"Do you see these white areas here?" Dr. Lowe said as he pointed. "These are consistent with deterioration and brain shrinkage…They're almost look like lesions."
"Upon comparison with his last brain MRI, it could be said that Bryer's brain has completely deteriorated." He continued in much greater detail and then added, "Unfortunately it will only continue to deteriorate. I am so sorry, Mrs. Largent."
The information sank in as I rocked. I felt heat rush over me as it did. I wasn't shocked at such news, but it was still heavy. It's hard to describe, but there was also a sense of so-that's-what's-going-on relief. It certainly wasn't the answer or information we would wish for, but it was an answer nonetheless. After almost 11 months of no prognosis for Bryer, we had a definitive one put right in our laps.
"So what does this mean?" I asked knowing the answer, but not wanting to say the word.
"The deterioration will continue and he will eventually lose all function." He answered. "By appearance, it looks to be very much in line with Leigh's Disease, a type of mitochondrial disease. Typically when kids are diagnosed, their health is right about here (putting his hand out in front of his face as a measurement) and they continue to decline over a period of time. Bryer's health is here (putting his hand out in front of his chest as a lower measurement). He doesn't have very far to go."
I had stopped rocking and just looked down at Bryer who was awake in my arms. I cannot remember if I cried. If I did, it wasn't break-down sobs...Perhaps just silent tears slid.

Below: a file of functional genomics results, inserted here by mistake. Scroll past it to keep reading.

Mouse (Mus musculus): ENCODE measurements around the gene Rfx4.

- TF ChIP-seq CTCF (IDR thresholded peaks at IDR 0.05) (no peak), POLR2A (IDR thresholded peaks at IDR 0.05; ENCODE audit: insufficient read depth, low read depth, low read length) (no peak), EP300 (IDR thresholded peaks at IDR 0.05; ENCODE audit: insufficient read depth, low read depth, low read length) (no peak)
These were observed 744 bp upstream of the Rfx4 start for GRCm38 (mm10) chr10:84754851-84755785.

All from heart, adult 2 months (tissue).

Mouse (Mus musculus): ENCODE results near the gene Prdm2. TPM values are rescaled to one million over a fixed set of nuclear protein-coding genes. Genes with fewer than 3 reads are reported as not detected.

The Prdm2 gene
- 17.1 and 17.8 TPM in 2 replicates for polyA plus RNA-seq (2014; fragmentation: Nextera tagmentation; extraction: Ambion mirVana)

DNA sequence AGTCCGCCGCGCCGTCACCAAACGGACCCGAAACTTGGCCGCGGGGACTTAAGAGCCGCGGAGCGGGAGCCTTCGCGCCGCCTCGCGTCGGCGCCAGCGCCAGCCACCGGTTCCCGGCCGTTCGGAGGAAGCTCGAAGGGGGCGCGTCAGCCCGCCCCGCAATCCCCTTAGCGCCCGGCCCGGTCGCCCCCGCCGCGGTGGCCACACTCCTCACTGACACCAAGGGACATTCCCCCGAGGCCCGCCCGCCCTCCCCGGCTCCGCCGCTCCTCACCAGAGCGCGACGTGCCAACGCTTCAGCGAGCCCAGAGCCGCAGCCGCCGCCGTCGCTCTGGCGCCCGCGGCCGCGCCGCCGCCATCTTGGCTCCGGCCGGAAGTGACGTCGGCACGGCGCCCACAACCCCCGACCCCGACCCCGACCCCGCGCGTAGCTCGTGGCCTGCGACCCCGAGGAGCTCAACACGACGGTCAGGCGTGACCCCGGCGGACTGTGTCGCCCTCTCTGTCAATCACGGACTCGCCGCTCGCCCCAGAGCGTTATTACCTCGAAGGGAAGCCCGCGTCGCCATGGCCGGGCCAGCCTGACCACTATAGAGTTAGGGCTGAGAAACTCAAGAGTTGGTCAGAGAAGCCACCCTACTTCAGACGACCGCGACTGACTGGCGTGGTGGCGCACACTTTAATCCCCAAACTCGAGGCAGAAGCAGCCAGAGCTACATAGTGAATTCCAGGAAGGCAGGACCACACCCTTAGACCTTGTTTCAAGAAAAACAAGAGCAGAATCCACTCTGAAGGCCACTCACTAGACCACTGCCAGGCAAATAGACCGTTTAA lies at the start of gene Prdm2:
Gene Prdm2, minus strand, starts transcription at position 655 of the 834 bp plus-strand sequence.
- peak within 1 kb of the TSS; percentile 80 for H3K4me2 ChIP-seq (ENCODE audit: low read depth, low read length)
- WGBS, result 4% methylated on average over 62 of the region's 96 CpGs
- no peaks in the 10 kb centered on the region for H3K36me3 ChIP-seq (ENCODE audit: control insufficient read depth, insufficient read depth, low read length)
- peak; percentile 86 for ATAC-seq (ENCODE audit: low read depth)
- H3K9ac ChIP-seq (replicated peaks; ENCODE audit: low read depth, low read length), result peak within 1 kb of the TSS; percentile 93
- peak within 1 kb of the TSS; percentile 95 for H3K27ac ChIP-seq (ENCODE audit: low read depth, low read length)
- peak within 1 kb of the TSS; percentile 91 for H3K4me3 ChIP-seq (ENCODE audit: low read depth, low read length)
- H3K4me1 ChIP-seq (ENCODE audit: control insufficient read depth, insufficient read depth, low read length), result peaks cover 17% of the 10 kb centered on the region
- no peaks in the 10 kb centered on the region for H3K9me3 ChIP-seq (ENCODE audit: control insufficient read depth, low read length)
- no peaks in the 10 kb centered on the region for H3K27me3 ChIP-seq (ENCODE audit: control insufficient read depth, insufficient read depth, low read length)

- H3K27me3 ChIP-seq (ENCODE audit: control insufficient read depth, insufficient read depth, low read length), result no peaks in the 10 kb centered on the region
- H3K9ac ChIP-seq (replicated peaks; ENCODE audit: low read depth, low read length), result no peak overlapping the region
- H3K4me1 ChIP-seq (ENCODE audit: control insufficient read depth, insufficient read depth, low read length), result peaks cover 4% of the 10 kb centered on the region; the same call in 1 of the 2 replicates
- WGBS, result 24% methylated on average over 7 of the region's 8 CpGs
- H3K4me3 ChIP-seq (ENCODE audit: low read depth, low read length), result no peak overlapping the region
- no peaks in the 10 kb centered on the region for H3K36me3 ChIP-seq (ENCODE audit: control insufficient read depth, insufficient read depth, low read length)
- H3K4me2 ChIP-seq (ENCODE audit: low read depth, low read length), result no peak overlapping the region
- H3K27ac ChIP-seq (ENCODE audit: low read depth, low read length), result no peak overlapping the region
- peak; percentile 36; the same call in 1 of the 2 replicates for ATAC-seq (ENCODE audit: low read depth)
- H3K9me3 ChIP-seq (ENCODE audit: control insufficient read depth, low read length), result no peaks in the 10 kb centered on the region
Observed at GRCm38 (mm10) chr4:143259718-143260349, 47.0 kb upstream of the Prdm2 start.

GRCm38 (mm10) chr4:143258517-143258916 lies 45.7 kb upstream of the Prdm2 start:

I had become well versed in mitochondrial disease as a possibility of something Bryer could have as he fit the phenotype. However, weeks later we would meet with our geneticist whose emphatic stance is that Bryer did NOT have mitochondrial disease. His genetic testing did not line up with the neurologists clinical thoughts. Bryer had his Whole Exome Sequenced, which is the highest level of genetic testing one can have done. It had come back inconclusive and all of his mitochondrial DNA was normal. I could go on, but genetics is tedious and complicated.
The point is, though we had a HUGE piece of the puzzle solved by the information gathered that day from his brain MRI, there is still part that will always be a mystery.
I'm not sure how long that meeting with the neurologists lasted, but we concluded by making arrangements to consult later in the day with the Director of Infantile Spasms and a few others about how we would proceed. Soon they were filing out just as they filed in. Dr. A was the last to leave. Our nurse for the day remained at the head of the bed near the monitors where she had been the whole time. The three doctors got maybe 6 steps down the hallway...
What happened next can only be described as…well...I don't know how to properly label it. But, in hindsight, it is clear that this is the point where God absolutely stepped in and said, "Ok my beloved, sweet and weary children…I'll take it from here."